Who is Watching the Watchers?4 min read
Coyote Brown’s Little Book of Unorthodox Leadership
All true leaders understand the importance of their subordinates and their overall welfare. Leaders at all levels are expected to know their people and watch out for them. This means understanding each individual. So, these leaders are always watching out for their subordinates; as they should.
Who is watching the watchers?
In a chain of command, leadership travels from the top to the bottom of the command; and it should. But in the military or other stressful environments (law enforcement, Emergency Medical Services, firefighters, etc.), where psychology plays a role in their daily lives, we must watch out for our bosses too.
We look out for each other from the top to the bottom and bottom to the top. More than once, as a senior enlisted leader, I told my boss it was time to go home; they always listened and thanked me for looking out for them.
The moral of the story: Watch out for your people; above as below, because they are really next to you – not above or below. It is lonely at the top.
Photo: This was the last time I ever saw this great man; Major Alan Rowe (KIA 2004 Iraq). He was a former enlisted Marine at 1st Force Recon Company. I was his 1st Sgt in Animal Company 1/7 and we had created an amazing Raid Force in Iraq (TF Sadr – An Najaf) when was he was the S-3A. I loved this man like a brother. RIP Sir
Task Force Sadr (An Najaf, Iraq)
In early September of 2003, in the aftermath of the Holy Ali Imam Shrine/Mosque terrorist bombing, which killed Shiite Cleric, Ayatollah Mohammad Baqir Al-Hakim and almost 150 of his followers, our command realized that the rouge Shiite Cleric Sadr was going to want to retaliate against the Sunni’s. The Battalion S-3 asked me to train an assault force to take Sadr down, if needed. Yeh, he wanted me to train them, but I was not to be a part of the Task Force, they would go without me. I tried every angle, but the Battalion Commander refused to allow me on the assault force. Anyway, I went to the 5th Special Forces Group ODA (A-Team) that was on our Battalion’s compound and asked if they could help me train TF Sadr. They were too busy to help, but said I could have all the small arms ammo I wanted and the use of their range any time. We shot over 150,000 rounds in five days on the Special Forces small arms range. They had a range built right behind their building. The task force was made of about 60% Animal Company and 40% Baker Company Marines. The entire task Force was moved into the top of a building at the University. I (with GySgt Marshal and SSgt Peterson) began teaching Close Quarters Battle (CQB) marksmanship and tactics. We trained and lived together during the whole workup. I knew the Animal Company Marines would do well, but the Baker Company Marines were, surprisingly, outstanding too. The leaders in Baker Company hated me; the feelings were mutual. But, their Marines were outstanding warriors; when someone finally trained the correctly. We spent the first five days concentrating on shooting and then continued with tactics. SSgt Scott Peterson and GySgt Craig Marshall were the assault element leaders with Capt. Alan Rowe (KIA 2004) as the TF Commander. This became the greatest straight-leg-infantry Task Force I had ever witnessed. These Marines were absolutely amazing combat marksmen and they picked up on CQB tactics easily. They were prepared to Kill/Capture Sadr. We had three courses of action: (1) was terrible, (2) was bad, and (3) was just right. We trained hard and the Marines became highly proficient, but the hit never went down. We were told “we are going home, let the Spanish get him”. I have had many Marines from the Task Force contact me over the years, with many of them stating, “TF Sadr was the best training I ever received.” I was, and still am, very proud of the TF we created. I am sure most people, now, realize that if we had killed Sadr back in 2003, thousands of people might be alive today. Note: The Task Force Commander, Capt Alan Rowe was killed in action on the first day of his second tour in Iraq. He will be in my memory for the rest if my life. He was the greatest commander I had in 30 years of service. RIP Sir…….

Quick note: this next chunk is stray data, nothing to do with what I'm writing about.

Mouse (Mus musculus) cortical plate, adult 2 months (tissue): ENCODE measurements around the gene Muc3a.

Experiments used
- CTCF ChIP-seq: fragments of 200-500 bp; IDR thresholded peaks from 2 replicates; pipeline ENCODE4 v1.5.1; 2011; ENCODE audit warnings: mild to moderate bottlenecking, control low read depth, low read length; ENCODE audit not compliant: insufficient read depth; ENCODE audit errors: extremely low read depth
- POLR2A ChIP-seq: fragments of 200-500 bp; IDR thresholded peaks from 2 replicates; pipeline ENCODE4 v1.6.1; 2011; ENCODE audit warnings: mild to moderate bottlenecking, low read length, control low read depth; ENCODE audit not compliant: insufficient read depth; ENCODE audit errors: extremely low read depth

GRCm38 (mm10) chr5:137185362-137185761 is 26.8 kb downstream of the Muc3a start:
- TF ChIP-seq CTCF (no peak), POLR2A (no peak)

Photo: TF Sadr An Najaf Iraq 2003
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